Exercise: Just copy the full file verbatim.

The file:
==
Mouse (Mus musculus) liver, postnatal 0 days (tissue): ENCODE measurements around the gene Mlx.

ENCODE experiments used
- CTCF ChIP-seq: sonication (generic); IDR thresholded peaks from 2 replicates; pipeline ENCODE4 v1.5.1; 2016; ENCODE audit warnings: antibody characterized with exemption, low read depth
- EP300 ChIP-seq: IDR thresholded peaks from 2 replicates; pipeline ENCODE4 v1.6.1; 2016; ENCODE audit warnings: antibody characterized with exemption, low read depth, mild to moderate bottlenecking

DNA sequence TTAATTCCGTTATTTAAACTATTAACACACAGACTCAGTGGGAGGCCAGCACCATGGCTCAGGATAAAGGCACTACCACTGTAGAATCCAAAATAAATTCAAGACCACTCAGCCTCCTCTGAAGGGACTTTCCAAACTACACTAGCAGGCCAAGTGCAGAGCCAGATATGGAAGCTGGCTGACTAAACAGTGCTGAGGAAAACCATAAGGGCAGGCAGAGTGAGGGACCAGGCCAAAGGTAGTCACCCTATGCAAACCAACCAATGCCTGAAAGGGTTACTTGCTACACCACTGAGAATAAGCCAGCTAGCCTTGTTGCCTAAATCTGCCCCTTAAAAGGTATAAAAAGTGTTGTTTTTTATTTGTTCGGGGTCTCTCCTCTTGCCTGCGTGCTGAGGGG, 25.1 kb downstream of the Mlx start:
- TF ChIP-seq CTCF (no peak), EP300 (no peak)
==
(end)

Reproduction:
Mouse (Mus musculus) liver, postnatal 0 days (tissue): ENCODE measurements around the gene Mlx.

ENCODE experiments used
- CTCF ChIP-seq: sonication (generic); IDR thresholded peaks from 2 replicates; pipeline ENCODE4 v1.5.1; 2016; ENCODE audit warnings: antibody characterized with exemption, low read depth
- EP300 ChIP-seq: IDR thresholded peaks from 2 replicates; pipeline ENCODE4 v1.6.1; 2016; ENCODE audit warnings: antibody characterized with exemption, low read depth, mild to moderate bottlenecking

DNA sequence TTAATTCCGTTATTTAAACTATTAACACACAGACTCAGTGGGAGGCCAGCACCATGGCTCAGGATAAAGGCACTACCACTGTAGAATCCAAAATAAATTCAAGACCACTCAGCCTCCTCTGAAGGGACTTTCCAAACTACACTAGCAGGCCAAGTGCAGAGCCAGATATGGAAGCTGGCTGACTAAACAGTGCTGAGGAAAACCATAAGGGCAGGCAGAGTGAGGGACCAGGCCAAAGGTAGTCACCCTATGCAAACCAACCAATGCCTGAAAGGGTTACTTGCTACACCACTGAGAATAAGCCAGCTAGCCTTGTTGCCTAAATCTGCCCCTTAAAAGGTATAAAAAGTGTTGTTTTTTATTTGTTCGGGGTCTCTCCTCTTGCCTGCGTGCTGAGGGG, 25.1 kb downstream of the Mlx start:
- TF ChIP-seq CTCF (no peak), EP300 (no peak)